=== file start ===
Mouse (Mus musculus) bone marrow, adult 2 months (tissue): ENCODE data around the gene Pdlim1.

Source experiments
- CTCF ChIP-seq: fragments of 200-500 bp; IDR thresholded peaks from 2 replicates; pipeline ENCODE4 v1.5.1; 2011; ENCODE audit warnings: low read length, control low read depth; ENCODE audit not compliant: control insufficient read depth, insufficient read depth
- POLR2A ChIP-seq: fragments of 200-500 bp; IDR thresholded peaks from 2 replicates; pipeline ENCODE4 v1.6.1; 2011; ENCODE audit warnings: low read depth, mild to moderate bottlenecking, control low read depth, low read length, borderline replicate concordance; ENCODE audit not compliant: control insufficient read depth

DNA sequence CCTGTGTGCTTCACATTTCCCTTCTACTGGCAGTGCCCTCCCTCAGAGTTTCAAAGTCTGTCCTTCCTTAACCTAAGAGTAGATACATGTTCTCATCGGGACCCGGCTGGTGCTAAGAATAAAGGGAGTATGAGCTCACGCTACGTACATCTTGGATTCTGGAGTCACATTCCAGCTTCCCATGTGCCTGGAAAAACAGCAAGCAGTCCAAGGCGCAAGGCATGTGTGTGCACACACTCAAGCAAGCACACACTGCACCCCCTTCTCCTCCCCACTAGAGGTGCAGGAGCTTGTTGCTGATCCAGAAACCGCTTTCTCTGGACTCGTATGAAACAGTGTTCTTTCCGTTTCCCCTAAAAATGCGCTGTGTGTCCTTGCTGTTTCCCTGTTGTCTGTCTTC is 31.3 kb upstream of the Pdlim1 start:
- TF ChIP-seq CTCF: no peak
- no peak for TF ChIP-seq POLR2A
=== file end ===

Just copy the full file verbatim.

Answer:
Mouse (Mus musculus) bone marrow, adult 2 months (tissue): ENCODE data around the gene Pdlim1.

Source experiments
- CTCF ChIP-seq: fragments of 200-500 bp; IDR thresholded peaks from 2 replicates; pipeline ENCODE4 v1.5.1; 2011; ENCODE audit warnings: low read length, control low read depth; ENCODE audit not compliant: control insufficient read depth, insufficient read depth
- POLR2A ChIP-seq: fragments of 200-500 bp; IDR thresholded peaks from 2 replicates; pipeline ENCODE4 v1.6.1; 2011; ENCODE audit warnings: low read depth, mild to moderate bottlenecking, control low read depth, low read length, borderline replicate concordance; ENCODE audit not compliant: control insufficient read depth

DNA sequence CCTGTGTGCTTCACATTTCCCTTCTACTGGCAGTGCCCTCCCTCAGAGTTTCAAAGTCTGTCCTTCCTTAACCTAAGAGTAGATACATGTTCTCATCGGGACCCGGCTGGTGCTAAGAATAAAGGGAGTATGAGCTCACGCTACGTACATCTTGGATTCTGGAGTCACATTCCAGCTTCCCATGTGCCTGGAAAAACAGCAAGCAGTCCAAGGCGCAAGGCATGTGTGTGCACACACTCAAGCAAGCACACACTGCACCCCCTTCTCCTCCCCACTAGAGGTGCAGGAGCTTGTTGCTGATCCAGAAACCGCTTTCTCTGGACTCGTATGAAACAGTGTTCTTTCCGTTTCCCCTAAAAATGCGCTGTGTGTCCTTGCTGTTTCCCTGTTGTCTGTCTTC is 31.3 kb upstream of the Pdlim1 start:
- TF ChIP-seq CTCF: no peak
- no peak for TF ChIP-seq POLR2A